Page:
I applaud recent posts by Frances and Michelle recognizing that, for much of the world, unsafe abortion remains a critical issue for women's health and rights. I also agree with those who have said that U.S. leadership and support is crucial, and that addressing this problem should be high on the agenda for the next administration.Here in Ethiopia, we have changed our law to expand the indications for legal abortion. The new law is a result of several years' effort by a coalition of health and women's rights advocates both in and out of government working together to revise Ethiopia's laws in accordance with the 1992 constitution.
My concern really would be with how deeply will the cultural, regional sub-context be taken in to account while implementing the PEPFAR Bill. The way it looks to me with so many clauses and sub-clauses it appears already to have a target group in mind at the cost of keeping certain groups beyond its reach as a form of 'disciplining' for not adhering in the first place (in the last five years!). And what worries me is that such a huge amount of money will go in to sticking to the "dos and don'ts" of the Bill rather than reaching substantially larger groups of people. Haven't we already seen this before? In conflict zones like Afghanistan ... in Iraq ... where so much money has gone yet women live lives not very different from the previous decade; and of course much too often also reflected in policies taken up by each of our own governments?Countries in Asia and Africa already suffer from the burden of too many cultural practices and unfair, gender imbalanced value systems (the experience of development workers will show) which cannot be challenged but have to be worked around slowly and deliberately. When one invokes the prostitution pledge I wonder what happens to girls who have been unwittingly lured in to the sex trade in the first place and are unable to return back to their own communities (even when rescued) out of fear of ostracism or the 'shame' that they bring to the family. Thus, they are often compelled to return to the very life they fight to leave.
I don't work on reproductive health and rights on the international level, but I have worked on the national level and think that there's obviously much work to do that could definitely make us "a better defender" for women's rights internationally. Just last week a UN committee called the U.S. out for failing to address severe racial disparities that exist in reproductive health care.So yes, we need to improve our conditions at home, but first there needs to be just a general recognition that these real problems exist rather than continuing to hold ourselves up on a pedestal as this champion of women's rights, coming to save "the oppressed women" from "uncivilized" countries, and as Kavita said, which has been happening in the midst of this guise of fighting terror.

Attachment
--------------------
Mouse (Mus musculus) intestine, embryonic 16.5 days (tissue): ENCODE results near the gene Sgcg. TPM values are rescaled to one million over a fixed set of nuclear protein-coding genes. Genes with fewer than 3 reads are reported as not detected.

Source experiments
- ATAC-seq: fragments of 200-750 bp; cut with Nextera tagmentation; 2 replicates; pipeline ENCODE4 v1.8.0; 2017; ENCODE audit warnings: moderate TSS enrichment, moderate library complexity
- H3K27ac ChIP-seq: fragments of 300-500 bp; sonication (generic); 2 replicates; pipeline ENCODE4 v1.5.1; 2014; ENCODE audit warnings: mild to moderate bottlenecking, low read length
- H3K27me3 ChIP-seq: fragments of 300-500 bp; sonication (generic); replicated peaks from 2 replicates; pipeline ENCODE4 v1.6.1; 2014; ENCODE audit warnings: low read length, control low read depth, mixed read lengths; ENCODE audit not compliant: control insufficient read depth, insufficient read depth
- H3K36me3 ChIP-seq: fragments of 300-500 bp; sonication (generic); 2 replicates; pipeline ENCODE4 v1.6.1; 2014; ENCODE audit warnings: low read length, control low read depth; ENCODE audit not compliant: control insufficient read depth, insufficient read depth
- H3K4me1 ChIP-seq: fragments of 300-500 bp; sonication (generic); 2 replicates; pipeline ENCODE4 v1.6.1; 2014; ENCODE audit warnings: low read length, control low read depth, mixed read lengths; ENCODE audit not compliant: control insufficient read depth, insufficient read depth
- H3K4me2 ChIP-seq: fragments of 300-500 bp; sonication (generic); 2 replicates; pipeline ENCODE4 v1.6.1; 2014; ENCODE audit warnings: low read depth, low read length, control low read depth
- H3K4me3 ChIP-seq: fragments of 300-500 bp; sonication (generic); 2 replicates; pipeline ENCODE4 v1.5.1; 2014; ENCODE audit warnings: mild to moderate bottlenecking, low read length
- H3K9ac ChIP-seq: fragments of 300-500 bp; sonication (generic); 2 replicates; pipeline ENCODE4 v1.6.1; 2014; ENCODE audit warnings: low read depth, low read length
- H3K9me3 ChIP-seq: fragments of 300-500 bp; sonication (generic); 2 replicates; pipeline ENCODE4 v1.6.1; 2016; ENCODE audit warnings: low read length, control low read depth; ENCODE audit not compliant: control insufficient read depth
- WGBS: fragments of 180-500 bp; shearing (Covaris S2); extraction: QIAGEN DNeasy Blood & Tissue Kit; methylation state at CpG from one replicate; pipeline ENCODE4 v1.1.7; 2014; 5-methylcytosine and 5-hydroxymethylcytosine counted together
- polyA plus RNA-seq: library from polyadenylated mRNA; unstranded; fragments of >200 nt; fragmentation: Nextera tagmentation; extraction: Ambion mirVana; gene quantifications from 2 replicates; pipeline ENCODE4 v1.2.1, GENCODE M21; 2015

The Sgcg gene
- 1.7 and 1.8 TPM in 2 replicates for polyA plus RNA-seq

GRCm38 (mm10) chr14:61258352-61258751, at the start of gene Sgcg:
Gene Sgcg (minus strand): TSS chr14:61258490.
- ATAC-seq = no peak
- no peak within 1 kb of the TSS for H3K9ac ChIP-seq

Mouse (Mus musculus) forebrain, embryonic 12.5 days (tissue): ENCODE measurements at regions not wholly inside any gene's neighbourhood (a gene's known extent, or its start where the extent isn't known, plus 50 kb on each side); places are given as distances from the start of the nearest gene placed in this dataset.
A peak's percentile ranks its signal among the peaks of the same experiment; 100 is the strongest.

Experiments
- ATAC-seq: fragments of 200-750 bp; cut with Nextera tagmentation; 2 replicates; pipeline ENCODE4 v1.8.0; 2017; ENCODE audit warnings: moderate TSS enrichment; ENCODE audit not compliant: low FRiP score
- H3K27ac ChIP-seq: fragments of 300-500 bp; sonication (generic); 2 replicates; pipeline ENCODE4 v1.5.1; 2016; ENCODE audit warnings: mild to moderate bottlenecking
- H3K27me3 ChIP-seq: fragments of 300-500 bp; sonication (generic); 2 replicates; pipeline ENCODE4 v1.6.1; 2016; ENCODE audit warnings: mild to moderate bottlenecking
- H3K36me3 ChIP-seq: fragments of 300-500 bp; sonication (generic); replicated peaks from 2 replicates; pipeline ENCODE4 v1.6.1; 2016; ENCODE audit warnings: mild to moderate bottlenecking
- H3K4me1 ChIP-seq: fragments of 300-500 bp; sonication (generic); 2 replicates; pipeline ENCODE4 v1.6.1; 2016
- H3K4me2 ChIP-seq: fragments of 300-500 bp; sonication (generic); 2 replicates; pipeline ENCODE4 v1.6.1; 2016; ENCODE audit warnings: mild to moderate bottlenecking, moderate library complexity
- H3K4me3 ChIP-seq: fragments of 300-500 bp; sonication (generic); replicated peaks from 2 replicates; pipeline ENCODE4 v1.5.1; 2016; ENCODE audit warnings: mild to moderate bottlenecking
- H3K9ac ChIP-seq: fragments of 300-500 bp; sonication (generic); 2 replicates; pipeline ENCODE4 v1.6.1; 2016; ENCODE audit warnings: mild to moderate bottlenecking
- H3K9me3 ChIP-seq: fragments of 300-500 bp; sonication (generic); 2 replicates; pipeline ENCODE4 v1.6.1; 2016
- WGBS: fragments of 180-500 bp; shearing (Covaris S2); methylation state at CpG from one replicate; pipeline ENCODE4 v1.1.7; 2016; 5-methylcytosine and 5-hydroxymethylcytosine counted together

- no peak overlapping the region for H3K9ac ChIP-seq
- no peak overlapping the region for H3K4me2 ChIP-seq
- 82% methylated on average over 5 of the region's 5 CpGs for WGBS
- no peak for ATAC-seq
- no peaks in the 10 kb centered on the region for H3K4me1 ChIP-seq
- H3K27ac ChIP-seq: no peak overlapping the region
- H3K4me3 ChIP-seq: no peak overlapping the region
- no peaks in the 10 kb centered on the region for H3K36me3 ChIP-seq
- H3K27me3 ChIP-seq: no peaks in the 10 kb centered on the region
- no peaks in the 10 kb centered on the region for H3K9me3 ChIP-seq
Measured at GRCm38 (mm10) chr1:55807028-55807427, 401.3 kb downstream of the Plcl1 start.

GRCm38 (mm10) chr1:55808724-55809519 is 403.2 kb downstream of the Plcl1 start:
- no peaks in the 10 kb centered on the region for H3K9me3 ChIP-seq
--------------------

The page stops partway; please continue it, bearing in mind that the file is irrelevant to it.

I am interested in hearing from those of you who work primarily on women's reproductive health and rights globally whether you think the "walk the talk" at home argument holds water?Would the United States be able to be a better defender of women's rights abroad if it set high standards for the same at home? How do do those realities affect this country's actions overseas or the ability of women's rights organizations that are US based to be successful in their work with partners in the rest of the world?
I want to respond to part of what Kavita said: "Finally, the women's movement needs to show the political will and courage to refuse to cede the moral high ground by showing itself able and willing to speak to the moral ambiguities around the issue of abortion." This is so important, but it has proved incredibly tricky, because if we paint abortion as a "tragedy," a la Hillary Clinton several months ago, we buttress the anti-abortion movement in its creation of "post-abortion syndrome" as something women need to be protected from.This is one of those areas where I really wish we could bring the international to bear more on the domestic debate. I want to scream every time some pundit, in contemplating her own ambivalence about choice, relegates back-alley abortion to the realm of ancient history. I wish politicians would say, loudly and repeatedly, that if you look around the world, there is no connection between abortion's legality and its incidence. I wish the staggering toll of unsafe abortion in the developing world was part of the conversation. Outside the world of public health and the global women's movement, very, very few people know that, for example, there are countries in East Africa where botched abortions are responsible for a third of maternal deaths. I don't even know how many people realize that the lowest abortion rate in the world is in the Netherlands.Ross Douthat, an up-and-coming young conservative thinker, has sketched an utterly fantastical vision of what he sees a post-Roe America looking like. It's maddening for all kinds of reasons, but mostly for its utter ignorance of what's happening in countries where abortion is illegal. (Hint: the truth doesn't bear out his "assumption" that "a ban on abortion, by changing the incentives of sexual behavior and family formation, would actually end up reducing out-of-wedlock births, welfare spending, and all the rest of it.") Obviously we're never going to convince people like him, but I think if there was some kind of basic knowledge of how this issue plays out in other countries, it could possibly change some of the faulty assumptions underlying the abortion debate here, and help people understand the connection between pro-choice policies and fewer abortions.